Thus, the efficacy and safety of parenteral anticoagulants in cancer patients have been investigated in numerous clinical trials with generally favorable results.[33],[34],[35] A recent meta-analysis[36] of these clinical trials reported that LMWH was associated with a reduced risk of recurrent VTE and no difference in the risk of major bleeding relative to VKA in cancer patients who experienced an acute VTE episode.

Currently, guidelines agree in using LMWH as the first choice in the management of established VTE in cancer patients.[37],[38],[39],[40],[41],[42],[43] Treatment is recommended for the initial 5–10 days of treatment for patients with established deep vein thrombosis and/or PE and should be continued for 3–6 months, or indefinitely, as long as there is clinical evidence of active malignant disease. In patients with complete remission, treatment can be stopped after 6 months. In patients with active cancer (for example, the presence of metastatic disease and/or ongoing anticancer treatment), treatment can be continued beyond 6 months.

Indeed, recently, the DALTECAN (dalteparin sodium for the long-term management of VTE in cancer patients) study, following patients with active cancer and newly diagnosed VTE treated with dalteparin for 12 months, showed that the incidence of major bleeding and recurrent VTE with LMWH was similar between 7 and 12 months and 2–6 months.[44]

Venous thromboembolism primary prophylaxis

Studies report the prophylactic use of anticoagulant agents to be safe and effective in decreasing VTE-related mortality/morbidity, especially in postoperative cancer patients.

Current guidelines[37],[38],[39],[40],[41],[42],[43] recommend either LMWH, UFH, or, in some cases, fondaparinux in the primary thromboprophylaxis of most hospitalized patients with cancer during hospitalization. Particularly, guidelines recommend that patients undergoing major cancer surgery should receive prophylaxis starting dose before surgery and continuing for at least 7–10 days. Extending postoperative prophylaxis up to 4 weeks should be considered in those with high-risk features. On the other hand, thromboprophylaxis is not routinely recommended for ambulatory patients with cancer undergoing chemotherapy; in this case, it may be considered for very select high-risk patients, such as in solid tumors or in myeloma patients receiving immunomodulatory agents.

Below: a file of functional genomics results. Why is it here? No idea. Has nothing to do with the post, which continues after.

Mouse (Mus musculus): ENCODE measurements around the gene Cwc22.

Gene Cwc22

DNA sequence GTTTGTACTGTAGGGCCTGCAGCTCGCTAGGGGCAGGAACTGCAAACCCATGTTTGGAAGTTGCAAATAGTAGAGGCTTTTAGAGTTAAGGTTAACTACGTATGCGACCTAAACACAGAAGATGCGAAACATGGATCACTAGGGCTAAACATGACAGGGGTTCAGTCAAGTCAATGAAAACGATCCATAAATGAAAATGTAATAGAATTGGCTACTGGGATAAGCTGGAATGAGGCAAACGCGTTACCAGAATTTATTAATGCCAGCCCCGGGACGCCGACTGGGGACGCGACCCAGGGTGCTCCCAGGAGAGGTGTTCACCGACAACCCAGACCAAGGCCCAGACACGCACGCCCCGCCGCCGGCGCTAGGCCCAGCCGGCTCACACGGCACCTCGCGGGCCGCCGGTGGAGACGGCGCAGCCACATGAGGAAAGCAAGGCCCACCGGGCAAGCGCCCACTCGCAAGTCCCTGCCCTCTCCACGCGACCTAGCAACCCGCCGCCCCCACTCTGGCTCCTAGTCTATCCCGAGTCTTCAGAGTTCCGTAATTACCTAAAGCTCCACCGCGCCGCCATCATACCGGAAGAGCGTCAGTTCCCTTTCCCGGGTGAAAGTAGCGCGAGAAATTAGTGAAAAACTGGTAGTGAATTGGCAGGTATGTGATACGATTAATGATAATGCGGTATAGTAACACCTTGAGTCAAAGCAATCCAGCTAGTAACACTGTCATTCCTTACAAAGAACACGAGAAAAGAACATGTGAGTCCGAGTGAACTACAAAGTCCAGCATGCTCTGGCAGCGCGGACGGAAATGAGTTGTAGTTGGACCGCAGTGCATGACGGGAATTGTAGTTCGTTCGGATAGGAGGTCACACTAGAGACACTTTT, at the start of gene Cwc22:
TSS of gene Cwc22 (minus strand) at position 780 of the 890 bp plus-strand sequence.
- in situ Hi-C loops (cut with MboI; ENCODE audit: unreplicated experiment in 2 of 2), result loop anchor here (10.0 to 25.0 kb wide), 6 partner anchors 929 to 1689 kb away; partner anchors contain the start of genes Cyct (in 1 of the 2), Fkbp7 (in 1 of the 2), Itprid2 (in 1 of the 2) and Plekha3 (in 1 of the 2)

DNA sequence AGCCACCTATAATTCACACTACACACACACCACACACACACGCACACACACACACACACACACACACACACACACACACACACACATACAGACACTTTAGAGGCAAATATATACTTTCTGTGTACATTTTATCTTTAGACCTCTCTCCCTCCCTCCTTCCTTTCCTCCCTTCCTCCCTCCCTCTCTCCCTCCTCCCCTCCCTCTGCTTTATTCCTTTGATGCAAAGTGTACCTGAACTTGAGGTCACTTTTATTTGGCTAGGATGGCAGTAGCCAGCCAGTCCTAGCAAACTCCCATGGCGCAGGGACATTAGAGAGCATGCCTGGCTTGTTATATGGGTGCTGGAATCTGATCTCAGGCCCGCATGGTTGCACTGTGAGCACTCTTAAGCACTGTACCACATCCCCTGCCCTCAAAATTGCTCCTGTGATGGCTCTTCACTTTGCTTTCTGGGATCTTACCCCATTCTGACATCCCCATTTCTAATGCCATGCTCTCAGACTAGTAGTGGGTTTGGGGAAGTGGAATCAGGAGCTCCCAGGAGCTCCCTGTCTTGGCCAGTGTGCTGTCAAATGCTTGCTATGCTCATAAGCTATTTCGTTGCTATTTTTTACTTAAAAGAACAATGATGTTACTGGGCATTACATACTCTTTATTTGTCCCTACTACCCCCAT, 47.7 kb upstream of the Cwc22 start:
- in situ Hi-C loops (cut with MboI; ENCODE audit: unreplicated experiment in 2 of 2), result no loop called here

Direct oral anticoagulants in cancer patients

Direct oral anticoagulants (DOACs) represent a new important therapeutic goal in the management of thrombosis-related problems. Unlike parenteral anticoagulants, DOACs, including direct thrombin inhibitors such as dabigatran and direct factor Xa inhibitors such as apixaban, rivaroxaban, and edoxaban, offer the convenience of oral administration and have more predictable pharmacodynamics, besides requiring less frequent laboratory monitoring than VKAs.[45] Although these agents are now used for the treatment of VTE in the general population, for cancer patients most guidelines continue to recommend LMWH monotherapy for at least 3–6 months after an acute episode, owing to the lack of sufficient clinical data in patients with cancer.[37],[38],[39],[40],[41],[42],[43] Actually, it is important to underline that these old guidelines, still based on previous evidence in literature, will be soon revised, taking into account the more recent favorable results about the use of DOAC in the prevention and treatment of VTE in oncological patients.

In fact, in the pivotal phase 3 clinical trials for DOACs in acute treatment of VTE, only approximately 6% of the patients had active cancer; of those patients, approximately 20%–30% had metastatic cancer and approximately 30% were receiving chemotherapy.[46],[47],[48],[49] As such, the patient population included in these trials was nonrepresentative of the patient population at risk for cancer-associated VTE. However, two small studies directly assessing the safety of DOACs in primary or secondary prevention of cancer-associated VTE showed that both apixaban[50] and dabigatran[51] versus placebo and acenocoumarol, respectively, were safe and efficacy in preventing VTE in patients with metastatic cancer.

More recently, the largest trial published to date in this patient population, the HOKUSAI-VTE Cancer study, compared the use of dalteparin with edoxaban in patients with cancer diagnosed with an acute symptomatic or incidental VTE.[52] This is an open-label, noninferiority, randomized clinical trial of 1050 patients that assigned participants to receive either subcutaneous dalteparin for 5 days followed by oral edoxaban 60 mg or 30 mg once daily based on the Summary of Product Characteristics or a single subcutaneous dalteparin 200 units/kg injection daily for 1 month. After 1 month, the dalteparin dose was reduced to 150 units/kg once daily for the remainder of the study period. Both arms of the study were treated for at least 6 months, up to a maximum of 12 months. The primary outcome was a composite of VTE recurrence or major bleeding, based on the International Society on Thrombosis and Hemostasis definition, during the 12-month study period. This study found that edoxaban was noninferior to dalteparin in the primary composite outcome of recurrent VTE or in major bleeding at 12 months. There was a nonsignificant reduction in the recurrence of VTE in the edoxaban group, coupled with a higher rate of major bleeding. Bleeding was primarily seen in patients with gastrointestinal cancers, whereas a subgroup analysis showed no difference in bleeding in patients without gastrointestinal cancers.